Thursday, June 11, 2009

Filet Mignon and Twice Baked Potatoes

You may say this is sexist, but is this a MEAL FOR A MAN, or what?!?! Jim and I went shopping at Costco where we found a bargain on cuts of Filet Mignon that we could not pass up.

I pulled up Pioneer Woman and found her directions for Twice Baked Potato, which I have never tried - it all came together so easily and Jim was very impressed! He gobbled up all his and some of mine too. P-Dub even calls these "Simple. Man-Pleasin’. Delicious." She's right!

With dinner we opened a Waugh Petite Sirah and finished of the Estancia from the night before. Both are excellent wines!

For the potatoes, I started by scrubbing them under the faucet and picking off any ugly parts or "eyes" then poked them with the tines of a fork several times. Place them on a cookie sheet or directly on the oven rack at 400 degrees for an hour and 15 minutes. Make sure they are cooked through before removing them.

While the potatoes cook, I start prepping the BEEF! I turn to my trusty Saltgrass 7 Seasoning and give them a light coat of olive oil and a heavy sprinkle of seasoning. Then let them sit on the counter and come to room temperature.

The beef cut is Tenderloin and the steak type is Filet Mignon. Info from Wikipedia that I found interesting enough to share: The tenderloin runs along either side of the spine, and is usually harvested as two long snake-shaped cuts of beef. The tenderloin (not to be confused with the short loin) is sometimes sold whole. If the short end of the tenderloin is cut into portions before cooking, that portion is known as filet mignon, or the fillet, from the French boneless meat (mignon meaning "small" as true mignons are cut from the smaller tail end of the tenderloin).

The fillet is considered to be the most tender cut of beef, and the most expensive. The average steer (male) or heifer (female) provides no more than 4-6 pounds of filet. Because the muscle is non-weight bearing, it receives very little exercise, which makes it tender.

Enough about the steaks. The meat was great, but the real star of the show are the twice baked potatoes. I couldn't believe how easy this was, I'm definitely doing this again for company. So I started assembling the ingredients, then realized I should make homemade bacon bits first.

So I cut a few little pieces off the slab of bacon.

And threw them into my cast iron skillet to brown over medium heat.

Okay, HERE is my ingredient photo: minced garlic, lawry's seasoned salt, black pepper, milk, sour cream, cheddar cheese, butter and bacon bits.

I love love love my KitchenAid mixer. Thank you Jim, the best Christmas present ever. It's the gift that keeps on giving! This mixer makes twice baked potatoes a sinch.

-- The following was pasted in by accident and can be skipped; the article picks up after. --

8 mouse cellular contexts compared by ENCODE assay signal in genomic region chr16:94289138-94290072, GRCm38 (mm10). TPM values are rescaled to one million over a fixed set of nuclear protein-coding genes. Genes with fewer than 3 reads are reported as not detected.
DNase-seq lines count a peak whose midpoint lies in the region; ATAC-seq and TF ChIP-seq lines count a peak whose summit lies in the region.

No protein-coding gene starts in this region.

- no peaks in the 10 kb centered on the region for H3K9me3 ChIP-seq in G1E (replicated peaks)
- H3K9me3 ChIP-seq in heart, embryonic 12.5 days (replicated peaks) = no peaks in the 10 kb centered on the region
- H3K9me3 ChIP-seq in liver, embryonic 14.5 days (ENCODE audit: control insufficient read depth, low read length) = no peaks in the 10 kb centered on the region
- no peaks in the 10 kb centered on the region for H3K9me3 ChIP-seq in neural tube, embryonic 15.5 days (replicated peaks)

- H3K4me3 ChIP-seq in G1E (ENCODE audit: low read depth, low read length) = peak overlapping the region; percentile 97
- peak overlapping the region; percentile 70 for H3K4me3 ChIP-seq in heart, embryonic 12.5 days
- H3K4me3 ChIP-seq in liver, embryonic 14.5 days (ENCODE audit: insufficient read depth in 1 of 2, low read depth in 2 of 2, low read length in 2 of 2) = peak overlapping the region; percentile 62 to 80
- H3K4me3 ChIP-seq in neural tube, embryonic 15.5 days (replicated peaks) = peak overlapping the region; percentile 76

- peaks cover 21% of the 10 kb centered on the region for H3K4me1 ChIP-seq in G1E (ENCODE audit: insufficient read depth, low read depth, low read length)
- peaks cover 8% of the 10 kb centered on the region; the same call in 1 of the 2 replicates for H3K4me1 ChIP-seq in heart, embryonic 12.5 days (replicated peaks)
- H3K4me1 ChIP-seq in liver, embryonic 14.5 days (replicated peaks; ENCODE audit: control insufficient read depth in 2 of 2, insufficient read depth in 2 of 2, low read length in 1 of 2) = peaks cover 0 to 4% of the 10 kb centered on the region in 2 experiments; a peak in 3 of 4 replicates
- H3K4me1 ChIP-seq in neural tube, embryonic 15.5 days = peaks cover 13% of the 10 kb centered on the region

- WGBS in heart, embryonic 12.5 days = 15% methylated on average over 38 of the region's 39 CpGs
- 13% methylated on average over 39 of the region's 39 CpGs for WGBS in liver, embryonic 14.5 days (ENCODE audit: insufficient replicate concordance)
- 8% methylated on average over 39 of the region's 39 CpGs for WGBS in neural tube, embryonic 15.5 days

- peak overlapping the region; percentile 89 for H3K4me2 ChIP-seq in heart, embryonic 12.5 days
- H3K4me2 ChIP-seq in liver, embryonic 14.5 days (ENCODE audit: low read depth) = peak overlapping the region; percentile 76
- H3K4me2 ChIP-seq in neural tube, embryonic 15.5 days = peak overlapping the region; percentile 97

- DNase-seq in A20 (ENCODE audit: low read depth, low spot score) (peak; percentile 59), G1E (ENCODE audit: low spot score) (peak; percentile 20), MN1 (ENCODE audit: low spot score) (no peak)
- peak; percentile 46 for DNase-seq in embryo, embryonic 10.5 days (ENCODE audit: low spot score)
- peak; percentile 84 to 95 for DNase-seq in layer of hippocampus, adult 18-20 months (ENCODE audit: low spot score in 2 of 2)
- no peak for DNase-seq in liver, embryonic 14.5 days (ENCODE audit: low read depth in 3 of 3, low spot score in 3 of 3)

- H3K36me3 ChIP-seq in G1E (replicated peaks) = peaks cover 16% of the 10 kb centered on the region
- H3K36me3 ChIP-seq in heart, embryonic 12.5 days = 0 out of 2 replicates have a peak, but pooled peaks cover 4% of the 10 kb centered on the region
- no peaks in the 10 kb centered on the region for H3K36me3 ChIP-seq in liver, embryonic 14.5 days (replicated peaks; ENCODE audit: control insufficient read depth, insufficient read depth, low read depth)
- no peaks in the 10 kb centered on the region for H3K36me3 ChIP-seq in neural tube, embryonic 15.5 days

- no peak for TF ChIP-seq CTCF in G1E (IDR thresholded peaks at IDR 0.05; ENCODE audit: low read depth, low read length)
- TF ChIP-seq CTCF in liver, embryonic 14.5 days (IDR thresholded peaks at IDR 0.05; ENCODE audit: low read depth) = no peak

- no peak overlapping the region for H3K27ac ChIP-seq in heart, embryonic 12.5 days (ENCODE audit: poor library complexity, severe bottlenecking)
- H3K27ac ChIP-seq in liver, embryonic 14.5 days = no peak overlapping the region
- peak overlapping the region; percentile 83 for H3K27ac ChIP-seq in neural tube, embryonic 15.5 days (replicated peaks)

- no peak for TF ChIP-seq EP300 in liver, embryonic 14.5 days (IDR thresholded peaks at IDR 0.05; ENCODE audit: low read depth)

The great thing about twice baked potatoes is, precise measurements really are not necessary. Basically, what you do is you bake some potatoes, scrape out the insides, then add a bunch of yummy stuff and mix it together. Then you fill the scraped-out potato shells with the new potato mixture, top with cheese, and bake again, just to warm it up. So you bake them twice.

Start by throwing in the bacon pieces. I'm guessing this is probably two or three pieces of bacon chopped up.

Now add about two tablespoons of butter per potato. This is a half stick of soft butter.

I added about one full cup of shredded cheddar cheese. Estimate 1/2 cup per potato.

Then I threw in one minced garlic clove.

This is 1/2 teaspoon of Lawry's seasoned salt. Add to taste.

Next I added about 1/2 cup of sour cream.

Then I chopped about four green onions and added them to the mixer.

It's all in there, now let's get to mixing.

The potatoes are cooked through and HOT!

Using a pot holder or kitchen towel, cut each potato in half lengthwise.

Now with a large spoon, begin scraping out the insides and into the mixing bowl.

Repeat with the other potatoes until you have a smooth shell left.

Leave a little potato in there to support the shell, but if something rips, no worries. There is no crying in cooking! Except for that one time when my sauce separated and I was very very upset...otherwise, no crying, just keep moving.

Now we just mix the potato guts with the other ingredients. You could do this by hand with a potato masher, but then we wouldn't get to use my KitchenAid mixer.

Mix on low speed to get everything blended, and add milk as you see fit. I just used about a tablespoon.

I also added a dash or two of this seasoning. It's so good.

Now refill each potato shell with the mixture.

Place on a baking sheet and into a 350 oven for 15-20 minutes, or until the potatoes are warmed through.

Or, you could refrigerate them for up to three days until you wanted to serve, OR you could freeze them in Ziploc bags, just as long as you skipped the green onion step.

Back to the meat. This won't take long at all. So when the potatoes are in the oven, we will cook the steaks on the stove, and then take the potatoes out of the oven, and finish the steaks in the oven. So here is my cast iron skillet with a little bit of the bacon grease left in from when we made the bacon bits. I add one pat of butter per steak to the skillet and let it melt.

The heat is on medium high and I swirl the pan to mix the butter around and allow it to brown a little bit.

Now for sizzle of the steaks! Place each one in the skillet and don't touch it for at least a minute.

Then flip the steaks and let it sit for 30 seconds to a minute. Next move the skillet to a hot 500 degree oven for about two minutes. (This time is for medium rare steaks. If you prefer medium, add a minute to both of the oven turns.)

Remove steak from pan, cover loosely with foil, and rest for 2 minutes.

I served the twice baked potatoes along with the juicy steak and a juicy glass of red wine.

Simple. Man-Pleasin’. Delicious.

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